Let’s start with new research, published in JAMA Internal Medicine, that calls into question Big Pharma’s long-espoused position that its whopping prices (which the public wants official action on—see graphic) are warranted because a new drug costs upward of $3 billion to research and develop. But based on a scrutiny of public information about expenses to develop 10 new cancer drugs—among the most costly to get to market—researchers found drug makers’ R&D costs were far less — closer to $650 million.

Although independent experts praised the new study, drug makers challenged the cheaper R&D estimates, with backing from Tufts researchers’ who had set the earlier, pricier benchmark. It’s difficult to make apples and oranges comparisons. That’s because Big Pharma wants any tally of its drug development expenses to include its costly failures.

hookworms-300x201It can be too easy to forget the unfortunate, inequitable legacy of the Old South, especially how racist Dixie created stark racial health disparities. But sometimes a foreigner’s jab in the ribs can remind us how making America great again could mean tending much better to our collective p’s and q’s in public health, especially so poor, rural people of color don’t get tropical parasite infections and they do get reasonable access to critical maternal care.

The Guardian, a British news outlet, has pointed out that new, published research shows a disgusting resurgence in Americans, notably in Alabama, testing positive for hookworms, a debilitating “gastrointestinal parasite that was thought to have been eradicated from the U.S. decades ago.”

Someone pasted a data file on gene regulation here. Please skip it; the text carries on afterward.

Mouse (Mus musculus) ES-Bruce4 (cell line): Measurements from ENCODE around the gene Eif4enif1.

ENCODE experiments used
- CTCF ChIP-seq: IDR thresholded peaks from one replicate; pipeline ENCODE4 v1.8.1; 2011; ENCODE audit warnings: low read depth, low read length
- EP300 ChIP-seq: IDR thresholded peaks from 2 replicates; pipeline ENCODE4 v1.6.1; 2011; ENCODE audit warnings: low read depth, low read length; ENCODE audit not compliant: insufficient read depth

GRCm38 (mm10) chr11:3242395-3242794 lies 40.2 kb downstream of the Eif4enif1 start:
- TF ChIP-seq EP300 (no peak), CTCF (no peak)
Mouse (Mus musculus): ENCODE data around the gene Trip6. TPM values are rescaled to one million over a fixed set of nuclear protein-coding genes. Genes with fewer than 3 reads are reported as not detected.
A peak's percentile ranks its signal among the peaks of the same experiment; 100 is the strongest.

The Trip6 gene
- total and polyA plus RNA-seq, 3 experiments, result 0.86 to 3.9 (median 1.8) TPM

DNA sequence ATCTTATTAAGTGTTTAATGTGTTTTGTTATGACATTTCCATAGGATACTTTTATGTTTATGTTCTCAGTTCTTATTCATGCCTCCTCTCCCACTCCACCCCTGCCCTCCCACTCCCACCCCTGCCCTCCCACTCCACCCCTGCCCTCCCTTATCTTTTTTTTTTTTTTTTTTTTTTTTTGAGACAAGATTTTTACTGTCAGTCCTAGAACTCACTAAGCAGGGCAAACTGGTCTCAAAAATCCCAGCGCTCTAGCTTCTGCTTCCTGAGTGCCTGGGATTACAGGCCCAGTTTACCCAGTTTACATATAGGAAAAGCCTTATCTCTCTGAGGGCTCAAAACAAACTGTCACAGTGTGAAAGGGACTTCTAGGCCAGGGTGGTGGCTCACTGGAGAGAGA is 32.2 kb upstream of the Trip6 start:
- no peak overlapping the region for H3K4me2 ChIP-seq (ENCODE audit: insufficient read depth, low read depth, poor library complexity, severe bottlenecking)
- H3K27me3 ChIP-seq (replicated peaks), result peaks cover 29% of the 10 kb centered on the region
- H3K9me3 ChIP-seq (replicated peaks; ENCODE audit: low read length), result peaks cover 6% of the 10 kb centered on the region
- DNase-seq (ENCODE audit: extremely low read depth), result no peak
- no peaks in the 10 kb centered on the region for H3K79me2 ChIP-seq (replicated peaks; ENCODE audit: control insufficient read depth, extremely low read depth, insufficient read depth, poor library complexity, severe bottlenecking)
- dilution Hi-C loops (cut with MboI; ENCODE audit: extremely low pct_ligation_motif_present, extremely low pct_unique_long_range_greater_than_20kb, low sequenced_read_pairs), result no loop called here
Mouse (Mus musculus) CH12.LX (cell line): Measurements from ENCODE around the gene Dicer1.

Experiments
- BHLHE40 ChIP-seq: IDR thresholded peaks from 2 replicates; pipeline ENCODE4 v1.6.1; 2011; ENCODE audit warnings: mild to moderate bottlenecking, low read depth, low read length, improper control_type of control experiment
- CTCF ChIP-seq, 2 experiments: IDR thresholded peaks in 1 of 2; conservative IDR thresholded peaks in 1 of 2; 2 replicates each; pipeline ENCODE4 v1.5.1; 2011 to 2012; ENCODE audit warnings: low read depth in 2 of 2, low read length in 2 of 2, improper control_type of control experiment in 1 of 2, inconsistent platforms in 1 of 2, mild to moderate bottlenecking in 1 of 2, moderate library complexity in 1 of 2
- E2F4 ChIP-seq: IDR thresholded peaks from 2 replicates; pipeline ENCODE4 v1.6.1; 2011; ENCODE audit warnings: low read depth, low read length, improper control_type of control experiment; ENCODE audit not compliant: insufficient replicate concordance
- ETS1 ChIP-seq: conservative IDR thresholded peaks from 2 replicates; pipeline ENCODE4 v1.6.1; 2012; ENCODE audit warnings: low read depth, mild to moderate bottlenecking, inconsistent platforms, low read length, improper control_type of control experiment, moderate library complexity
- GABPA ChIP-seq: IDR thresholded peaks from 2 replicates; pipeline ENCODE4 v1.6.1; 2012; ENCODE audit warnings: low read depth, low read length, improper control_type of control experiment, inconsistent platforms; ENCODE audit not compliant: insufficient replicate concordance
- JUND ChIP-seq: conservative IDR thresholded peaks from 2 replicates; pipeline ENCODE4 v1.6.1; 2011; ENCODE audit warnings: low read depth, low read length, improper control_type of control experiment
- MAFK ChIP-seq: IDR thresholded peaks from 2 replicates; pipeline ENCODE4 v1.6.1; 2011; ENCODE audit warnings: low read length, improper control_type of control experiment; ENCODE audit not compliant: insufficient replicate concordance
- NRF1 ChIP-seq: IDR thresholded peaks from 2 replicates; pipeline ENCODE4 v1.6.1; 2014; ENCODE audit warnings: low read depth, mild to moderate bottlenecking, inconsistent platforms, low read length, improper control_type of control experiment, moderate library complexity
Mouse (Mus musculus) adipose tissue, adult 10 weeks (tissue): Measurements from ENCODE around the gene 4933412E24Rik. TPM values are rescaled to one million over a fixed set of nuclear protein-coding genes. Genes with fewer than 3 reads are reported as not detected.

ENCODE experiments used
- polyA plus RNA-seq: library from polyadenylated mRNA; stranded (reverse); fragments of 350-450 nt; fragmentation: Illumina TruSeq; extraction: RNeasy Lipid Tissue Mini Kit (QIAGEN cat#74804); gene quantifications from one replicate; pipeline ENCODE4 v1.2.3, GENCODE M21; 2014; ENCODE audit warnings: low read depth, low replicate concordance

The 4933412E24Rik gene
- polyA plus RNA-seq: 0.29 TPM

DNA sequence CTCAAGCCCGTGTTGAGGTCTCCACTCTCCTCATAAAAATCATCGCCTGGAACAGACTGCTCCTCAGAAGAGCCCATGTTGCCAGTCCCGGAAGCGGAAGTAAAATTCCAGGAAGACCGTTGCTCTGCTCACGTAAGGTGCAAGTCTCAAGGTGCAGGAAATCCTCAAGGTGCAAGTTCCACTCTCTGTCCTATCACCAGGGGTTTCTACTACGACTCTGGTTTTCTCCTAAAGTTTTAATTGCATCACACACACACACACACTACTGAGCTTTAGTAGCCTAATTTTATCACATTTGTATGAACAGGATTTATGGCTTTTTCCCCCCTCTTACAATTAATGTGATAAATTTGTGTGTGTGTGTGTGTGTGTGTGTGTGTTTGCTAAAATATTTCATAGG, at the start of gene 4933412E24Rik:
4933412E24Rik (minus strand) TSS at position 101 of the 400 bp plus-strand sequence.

As the Guardian reports:

vision1-300x200With youngsters now back to school, it’s worth noting how attention to seemingly small matters can make big differences in children’s health, well-being and academic achievement.

Kudos to Politico, the much-followed national political news web site, for following up on an excellent Baltimore initiative to test and improve school kids’ vision, including providing them with glasses if they need them. The idea here is simple and worth support: How can kids read, study, and excel if they don’t see well? Don’t they need help with glasses, which aren’t cheap and as accessible as they could be, especially for poorer youngsters?

That’s what led to the establishment of Vision for Baltimore—a public-private coalition that includes the city health department and public schools, Johns Hopkins Wilmer Eye Institute, Johns Hopkins School of Education, eyeglass retailer Warby Parker, and a national nonprofit called Vision To Learn. As Politico has reported, the group has set up a program with:

Patrick Malone & Associates, P.C. listed in Best Lawyers Rated by Super Lawyers Patrick A. Malone
Washingtonian Top Lawyer 2011
Avvo Rating 10.0 Superb Top Attorney Best Lawyers Firm
Contact Information